Exposure and cardiopulmonary bypass

The right femoral artery and vein were exposed and found to be suitable for cannulation. The port placement was performed using standard robotic MVR protocol (2). The endoscopic camera port was placed in the infra-mammary crease (4th–5th ICS). The working port incision was placed in the 4th ICS 4 cm lateral to the camera port. The left instrument port was placed one interspace above and approximately halfway between the shoulder and the camera port. The right instrument port was positioned two interspaces below the working port and near the anterior axillary line. The 4th robotic port for the atrial retractor instrument was placed in the 5th ICS medial to the camera port. After cannulation of the superior vena cava (SVC) and femoral vein/inferior vena cava (IVC) and institution of cardiopulmonary bypass, a pericardiotomy was performed anterior to the phrenic nerve. The heart was arrested by occluding the ascending aorta with a Chitwood clamp and administering antegrade cold blood cardioplegia using the del Nido solution.


A standard left atriotomy incision was made anterior to the right pulmonary veins and the intuitive surgical EndoWrist atrial retractor was positioned to elevate the atrial septum. A small suction vent was positioned in the left atrium to clear the surgical field of blood (Video 1).

The mitral valve was exposed and the normal chordae on either side of the prolapsing portion (P2) were identified to determine the extent of resection. A triangular segment of the middle scallop of the posterior mitral leaflet was excised and a running 4-0 prolene suture with ventricularization technique (3) was employed to close the defect in the leaflet. A cleft between the P2 and P3 segments was also closed using running 4-0 prolene suture. The repair was completed using a flexible 35-mm Duran annuloplasty band placed with a running suture technique. The repair was deemed competent following assessment with saline insufflation to fill and pressurize the left ventricle. The left side of the heart was de-aired and the left atriotomy was closed with a running polytetrafluoroethylene (PTFE) suture and several interrupted prolene sutures for reinforcement.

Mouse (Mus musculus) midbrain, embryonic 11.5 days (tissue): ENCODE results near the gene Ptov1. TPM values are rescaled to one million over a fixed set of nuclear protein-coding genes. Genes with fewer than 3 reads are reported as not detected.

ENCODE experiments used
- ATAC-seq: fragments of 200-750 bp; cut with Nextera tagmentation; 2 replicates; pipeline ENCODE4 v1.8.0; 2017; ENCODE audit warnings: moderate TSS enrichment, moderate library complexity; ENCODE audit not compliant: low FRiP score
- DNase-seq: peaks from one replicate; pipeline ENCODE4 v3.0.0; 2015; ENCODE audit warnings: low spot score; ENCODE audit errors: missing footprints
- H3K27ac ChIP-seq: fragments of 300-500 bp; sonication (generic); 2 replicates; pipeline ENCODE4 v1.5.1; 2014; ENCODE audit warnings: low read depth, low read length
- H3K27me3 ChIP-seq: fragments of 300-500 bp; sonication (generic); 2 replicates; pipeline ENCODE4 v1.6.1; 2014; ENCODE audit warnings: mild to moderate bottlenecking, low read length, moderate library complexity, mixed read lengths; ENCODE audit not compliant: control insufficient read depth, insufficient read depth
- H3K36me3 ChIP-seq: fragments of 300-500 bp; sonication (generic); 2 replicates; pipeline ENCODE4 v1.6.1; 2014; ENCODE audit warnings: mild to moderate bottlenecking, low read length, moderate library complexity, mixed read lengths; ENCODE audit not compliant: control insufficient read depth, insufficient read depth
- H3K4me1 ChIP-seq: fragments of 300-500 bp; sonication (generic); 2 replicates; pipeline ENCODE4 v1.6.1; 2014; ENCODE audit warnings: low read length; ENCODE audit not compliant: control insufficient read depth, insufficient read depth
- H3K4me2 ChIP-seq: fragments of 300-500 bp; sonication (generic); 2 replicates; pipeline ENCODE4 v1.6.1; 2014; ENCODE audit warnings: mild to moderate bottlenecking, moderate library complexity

The caval cannulas were backed into the SVC and IVC and the caval snares were tightened down. A right atrial incision was made and a 25-mm Duran annuloplasty band placed with running technique around the tricuspid valve. The right atrium was then closed in two layers with PTFE, the caval tapes were released and the cross-clamp was removed.


The integrity of the repair (≤ mild residual MR) and adequacy of de-airing was confirmed with the patient off cardiopulmonary bypass before de-cannulation. Once the heart was beating (and preliminary evaluation of the repair by TEE appeared satisfactory), the antegrade cardioplegia catheter was removed from the aorta and the puncture site was closed with a pledget-reinforced 4-0 prolene suture. Intraoperative TEE evaluation demonstrated trivial MR and TR. The postoperative hospital course was without complications. The patient stayed overnight in the intensive care unit (ICU) and had a 4-day hospital length of stay. The TTE at discharge demonstrated normal RV and LV function (LVEF =58%), trivial MR, trivial TR, normal aortic valve, and RVSP of 25 mmHg.